Three Year Old Boy Brutally Abused To Death in Malaysia

| 11 Oct 2006 | Posts | 3,451 views

Lau Jun Wei

Lau Jun Wei

On October 5 2006, a close relative of three-year-old Lau Jun Wei and her boyfriend rushed into a doctor’s clinic in Taman University, Johor Baru with the boy in their arms no longer breathing. The couple claimed that Jun Wei suffered a fall. The doctor was shocked by the boy’s injuries and said she has never seen such a condition in a child in her 21 years of practice. She could not even sleep that night.

There were indications of hot water scalding all over his body. He had injuries at the back of his head, genitals and rectum. Jun Wei’s eyes were blue-black. He had marks on his hands and legs suggesting that he was tied up. His buttocks showed that he was repeatedly whipped. Cigarette burns on his thighs were found.

The doctor knew that the boy was already dead and reported the case to the police, suspecting that there was child abuse involved. Johor Baru police has arrested the 22-year-old unemployed woman and her 23-year-old boyfriend for murder investigations. They will be remanded until October 16.

Jun Wei is believed to have lived in a terrible condition. The suspects often lock him up in the room with a little dog while they went out.

Condition of room where Jun Wei was locked in

Condition of room where Jun Wei was locked in

The suspects rented two rooms in a house along Jalan Kebudayaan, Taman University which belongs to the woman’s brother-in-law. They have been staying there since three months ago. The parents of the boy seperated and the father is believed to be on the run from loan sharks. However, it seems that the female suspect is actually the mother of Jun Wei.

The suspected couple

The suspected couple

The house was also shared by several other tenants, who suspect something was amiss about the boy but did not do anything about it. They heard the boy crying occasionally and loud thumping sounds after midnight. Jun Wei was seldom out of the room.

Jun Wei used to live in Muar with his paternal uncle since he was born, but the female suspect took him away five months ago. Before that, Jun Wei was described as a cheerful and outgoing boy. The uncle met up with Jun Wei three months later and noticed that he was very quiet.

The post-mortem report released on October 6 showed that several major blows to the back of Jun Wei’s skull inflicted a few days ago caused massive internal bleeding. Thus, blue-black marks around his eyes appeared. He could have gone into a coma before he was rushed to the clinic.

Jun Wei’s body was released to his grandmother and uncle from Muar. The grandmother was weeping as she said she last saw Jun Wei two months ago. She said she kissed him on the forehead and asked if he was alright and he started to cry. Had she realized that there was something wrong with Jun Wei, she would have kept him away from the place of horror in Taman Univerisiti.


Vijayakumari Pillai of Kajang wrote to the New Straits Times on October 9 2006, imploring the authorities to charge the family members, as accorded by Section 28 of the Child Act 2001. It states that if any member of the family or guardian of a child who believes on reasonable grounds that the child is abused, neglected or abandoned, shall immediately inform a protector. Failure to comply is classified as an offence.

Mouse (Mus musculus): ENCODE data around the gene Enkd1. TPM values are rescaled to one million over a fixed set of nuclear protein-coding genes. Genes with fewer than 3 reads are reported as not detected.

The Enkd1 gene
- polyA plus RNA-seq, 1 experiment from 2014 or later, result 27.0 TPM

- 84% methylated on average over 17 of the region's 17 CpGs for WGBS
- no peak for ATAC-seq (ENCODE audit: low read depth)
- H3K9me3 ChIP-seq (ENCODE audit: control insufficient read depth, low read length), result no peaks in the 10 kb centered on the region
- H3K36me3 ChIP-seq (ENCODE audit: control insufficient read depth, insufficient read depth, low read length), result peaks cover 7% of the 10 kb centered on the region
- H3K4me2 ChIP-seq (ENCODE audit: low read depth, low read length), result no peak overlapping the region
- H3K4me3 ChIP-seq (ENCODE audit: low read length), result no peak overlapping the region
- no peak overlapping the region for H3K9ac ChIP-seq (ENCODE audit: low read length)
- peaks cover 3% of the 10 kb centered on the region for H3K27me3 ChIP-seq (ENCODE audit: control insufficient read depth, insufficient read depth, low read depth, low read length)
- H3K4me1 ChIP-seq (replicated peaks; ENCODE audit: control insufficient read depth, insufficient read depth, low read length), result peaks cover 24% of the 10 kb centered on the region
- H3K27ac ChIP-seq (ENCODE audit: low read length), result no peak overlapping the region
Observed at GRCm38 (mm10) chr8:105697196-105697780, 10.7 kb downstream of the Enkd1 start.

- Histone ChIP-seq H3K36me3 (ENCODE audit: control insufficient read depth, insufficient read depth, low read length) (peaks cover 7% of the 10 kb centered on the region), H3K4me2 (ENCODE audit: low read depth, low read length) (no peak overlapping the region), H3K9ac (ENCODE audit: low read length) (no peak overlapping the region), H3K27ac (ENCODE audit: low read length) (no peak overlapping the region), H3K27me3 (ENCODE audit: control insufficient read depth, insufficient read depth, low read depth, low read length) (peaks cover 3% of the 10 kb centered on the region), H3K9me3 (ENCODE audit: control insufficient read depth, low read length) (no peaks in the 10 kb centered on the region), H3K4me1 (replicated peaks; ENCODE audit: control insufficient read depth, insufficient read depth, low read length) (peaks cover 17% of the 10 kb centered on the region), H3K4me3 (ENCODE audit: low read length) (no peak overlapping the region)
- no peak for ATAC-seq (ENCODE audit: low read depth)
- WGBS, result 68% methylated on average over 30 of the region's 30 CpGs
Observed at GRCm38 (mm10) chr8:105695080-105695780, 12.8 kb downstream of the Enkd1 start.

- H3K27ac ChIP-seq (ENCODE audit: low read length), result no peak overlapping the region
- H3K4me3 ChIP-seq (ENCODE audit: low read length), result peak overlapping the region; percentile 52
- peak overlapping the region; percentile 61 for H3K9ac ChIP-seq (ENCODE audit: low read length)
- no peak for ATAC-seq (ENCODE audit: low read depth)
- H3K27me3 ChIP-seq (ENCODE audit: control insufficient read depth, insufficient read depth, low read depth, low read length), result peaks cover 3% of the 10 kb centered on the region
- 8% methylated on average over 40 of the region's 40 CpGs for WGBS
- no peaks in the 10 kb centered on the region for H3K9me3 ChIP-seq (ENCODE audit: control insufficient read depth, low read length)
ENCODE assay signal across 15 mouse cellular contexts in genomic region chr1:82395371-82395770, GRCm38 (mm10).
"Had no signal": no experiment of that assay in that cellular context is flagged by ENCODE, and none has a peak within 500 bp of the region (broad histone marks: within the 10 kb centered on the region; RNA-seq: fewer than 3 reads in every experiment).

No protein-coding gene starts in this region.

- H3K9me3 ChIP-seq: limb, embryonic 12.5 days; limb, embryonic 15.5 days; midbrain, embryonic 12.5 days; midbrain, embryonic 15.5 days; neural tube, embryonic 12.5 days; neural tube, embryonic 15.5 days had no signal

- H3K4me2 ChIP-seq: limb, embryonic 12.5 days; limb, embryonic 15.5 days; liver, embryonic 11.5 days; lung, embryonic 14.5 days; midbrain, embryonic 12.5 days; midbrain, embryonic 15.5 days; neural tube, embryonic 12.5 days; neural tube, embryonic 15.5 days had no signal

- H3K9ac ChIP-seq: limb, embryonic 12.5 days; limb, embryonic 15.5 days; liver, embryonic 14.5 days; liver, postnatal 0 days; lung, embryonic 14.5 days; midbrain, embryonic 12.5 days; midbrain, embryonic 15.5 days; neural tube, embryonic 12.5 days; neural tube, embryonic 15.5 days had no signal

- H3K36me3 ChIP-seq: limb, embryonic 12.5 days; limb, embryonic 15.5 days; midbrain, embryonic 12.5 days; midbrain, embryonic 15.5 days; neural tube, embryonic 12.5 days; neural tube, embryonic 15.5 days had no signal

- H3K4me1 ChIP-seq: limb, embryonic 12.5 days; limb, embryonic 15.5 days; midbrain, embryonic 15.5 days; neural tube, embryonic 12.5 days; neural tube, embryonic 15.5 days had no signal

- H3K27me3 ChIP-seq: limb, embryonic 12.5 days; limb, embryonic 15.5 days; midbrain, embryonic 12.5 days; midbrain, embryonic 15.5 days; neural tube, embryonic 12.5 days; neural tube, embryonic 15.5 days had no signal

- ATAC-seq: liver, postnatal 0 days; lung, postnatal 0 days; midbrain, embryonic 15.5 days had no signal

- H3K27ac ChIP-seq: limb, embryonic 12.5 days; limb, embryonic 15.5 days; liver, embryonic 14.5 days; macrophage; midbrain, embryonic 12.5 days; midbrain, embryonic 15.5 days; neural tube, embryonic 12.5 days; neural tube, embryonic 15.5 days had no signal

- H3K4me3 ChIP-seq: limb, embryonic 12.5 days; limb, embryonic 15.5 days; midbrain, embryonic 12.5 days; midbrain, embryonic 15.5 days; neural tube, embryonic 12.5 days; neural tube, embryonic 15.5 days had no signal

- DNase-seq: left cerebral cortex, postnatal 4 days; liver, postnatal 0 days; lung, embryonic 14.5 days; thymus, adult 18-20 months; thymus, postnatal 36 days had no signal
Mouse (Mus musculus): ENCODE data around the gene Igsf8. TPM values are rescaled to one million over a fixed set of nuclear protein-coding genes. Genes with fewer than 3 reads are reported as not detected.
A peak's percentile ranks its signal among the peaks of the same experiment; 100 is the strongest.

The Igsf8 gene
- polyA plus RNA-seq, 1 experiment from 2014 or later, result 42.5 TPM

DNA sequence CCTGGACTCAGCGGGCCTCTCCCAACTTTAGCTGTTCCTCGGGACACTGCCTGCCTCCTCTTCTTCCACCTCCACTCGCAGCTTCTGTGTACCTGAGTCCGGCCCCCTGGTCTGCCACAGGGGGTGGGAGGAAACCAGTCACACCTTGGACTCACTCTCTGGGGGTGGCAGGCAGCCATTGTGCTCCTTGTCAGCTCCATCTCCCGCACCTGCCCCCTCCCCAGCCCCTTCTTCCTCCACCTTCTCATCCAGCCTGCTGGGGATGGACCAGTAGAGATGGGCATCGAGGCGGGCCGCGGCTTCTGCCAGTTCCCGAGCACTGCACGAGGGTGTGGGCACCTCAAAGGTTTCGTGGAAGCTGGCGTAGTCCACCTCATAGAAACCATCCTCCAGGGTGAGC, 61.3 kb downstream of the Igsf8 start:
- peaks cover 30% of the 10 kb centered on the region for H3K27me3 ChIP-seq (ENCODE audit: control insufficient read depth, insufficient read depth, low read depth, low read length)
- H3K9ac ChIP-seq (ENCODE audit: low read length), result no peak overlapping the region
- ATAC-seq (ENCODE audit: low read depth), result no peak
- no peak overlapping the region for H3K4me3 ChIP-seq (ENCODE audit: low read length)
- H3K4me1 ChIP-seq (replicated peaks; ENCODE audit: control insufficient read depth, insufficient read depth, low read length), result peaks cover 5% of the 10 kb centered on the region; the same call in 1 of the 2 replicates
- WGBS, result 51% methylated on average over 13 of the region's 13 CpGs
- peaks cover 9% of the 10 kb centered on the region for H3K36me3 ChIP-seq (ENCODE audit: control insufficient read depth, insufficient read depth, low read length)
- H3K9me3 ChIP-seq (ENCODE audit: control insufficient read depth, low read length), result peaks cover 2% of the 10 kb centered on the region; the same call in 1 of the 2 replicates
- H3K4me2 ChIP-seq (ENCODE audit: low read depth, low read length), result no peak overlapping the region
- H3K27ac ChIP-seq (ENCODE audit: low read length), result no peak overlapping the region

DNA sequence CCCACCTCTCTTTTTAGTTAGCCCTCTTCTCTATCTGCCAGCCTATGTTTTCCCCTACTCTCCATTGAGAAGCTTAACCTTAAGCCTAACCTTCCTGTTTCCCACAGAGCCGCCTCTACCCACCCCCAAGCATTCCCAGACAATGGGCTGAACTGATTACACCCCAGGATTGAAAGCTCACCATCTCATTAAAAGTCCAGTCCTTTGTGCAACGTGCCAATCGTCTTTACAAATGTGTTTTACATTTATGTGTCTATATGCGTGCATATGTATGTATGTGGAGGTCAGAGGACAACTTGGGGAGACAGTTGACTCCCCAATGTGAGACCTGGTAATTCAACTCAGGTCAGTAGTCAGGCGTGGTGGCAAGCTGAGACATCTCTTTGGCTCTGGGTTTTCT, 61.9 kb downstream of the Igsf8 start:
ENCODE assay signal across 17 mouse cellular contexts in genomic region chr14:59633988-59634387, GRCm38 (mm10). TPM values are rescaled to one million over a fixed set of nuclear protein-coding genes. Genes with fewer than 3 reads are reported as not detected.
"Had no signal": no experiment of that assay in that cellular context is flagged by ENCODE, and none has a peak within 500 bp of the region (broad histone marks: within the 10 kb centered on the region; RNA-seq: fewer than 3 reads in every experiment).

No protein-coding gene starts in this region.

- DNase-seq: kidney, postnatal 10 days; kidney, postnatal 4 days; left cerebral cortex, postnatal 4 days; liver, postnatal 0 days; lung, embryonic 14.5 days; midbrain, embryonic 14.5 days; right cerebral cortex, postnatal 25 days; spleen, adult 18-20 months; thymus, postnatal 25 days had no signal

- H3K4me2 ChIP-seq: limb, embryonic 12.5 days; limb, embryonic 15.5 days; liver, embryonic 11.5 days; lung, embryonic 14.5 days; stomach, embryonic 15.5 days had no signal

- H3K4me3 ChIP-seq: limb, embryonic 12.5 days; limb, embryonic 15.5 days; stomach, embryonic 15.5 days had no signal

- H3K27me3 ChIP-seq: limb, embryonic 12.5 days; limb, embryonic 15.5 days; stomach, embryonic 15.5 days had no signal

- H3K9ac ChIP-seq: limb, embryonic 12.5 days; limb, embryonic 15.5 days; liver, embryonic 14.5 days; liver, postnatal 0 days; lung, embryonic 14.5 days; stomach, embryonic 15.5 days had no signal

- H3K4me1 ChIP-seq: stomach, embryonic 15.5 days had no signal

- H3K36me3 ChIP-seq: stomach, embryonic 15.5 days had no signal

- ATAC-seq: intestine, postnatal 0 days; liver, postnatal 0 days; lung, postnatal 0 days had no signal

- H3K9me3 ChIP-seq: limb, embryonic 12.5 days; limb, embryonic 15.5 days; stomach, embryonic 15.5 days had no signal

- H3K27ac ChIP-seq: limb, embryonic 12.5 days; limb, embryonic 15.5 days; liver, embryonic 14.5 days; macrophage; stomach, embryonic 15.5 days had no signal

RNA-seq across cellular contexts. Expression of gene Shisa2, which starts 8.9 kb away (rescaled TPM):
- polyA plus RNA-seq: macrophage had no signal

A member of the family includes the parents, guardian, and household members, who reside in the same household as the child.

Pillai feels that this law is not given enough publicity and that “the public should be made aware of the consequences of such apathy”.


Public apathy is one of the culprits in this case, along with many other social problems in this country. Family members and neighbours should have been pro-active in their suspicions and protect the child. There is hardly any excuse for these parties to not notice a problem in the boy as the symptoms and lack of proper care are obvious to see.

If you know of a child who is suffering from abuse or neglect, please take action and deal with the child’s caretaker.

The laws protecting children should be given more publicity and the courts must exercise the full extent of the law to punish the culprits.

New parents and newly-wed couples should be given adequate education and counselling on the responsibilities of having children. They should be made to realize how important and delicate care should be given to raising children and not dive into parenthood without proper consideration and practical planning.

The Government should take an active role in providing child welfare services, much like the United States. Child Protective Services (CPS) should be adopted to protect children from abuse and neglect. There must be an avenue for socially-responsible people to be employed or volunteer themselves to serve the needs of CPS. Click here for an example of what CPS does.

The Department of Social Welfare and the Malaysian Association for the Protection of Children are two organizations which can help reduce child abuse cases. The president of the second one, Mohd. Sham Kasim, can be contacted at msham-at-medic.upm.edu.my.

Further reading on child welfare in Malaysia:

Implementation of Article 12 in Juvenile Justice System in Malaysia
http://www.crin.org/docs/GDD_2006_UNICEF_Malaysia2.doc>

Progress and Challenges in Human Development in Malaysia: Ideas for the Ninth Malaysia Plan
http://www.fep.um.edu.my/GayePhillipsofUNICEF.doc>

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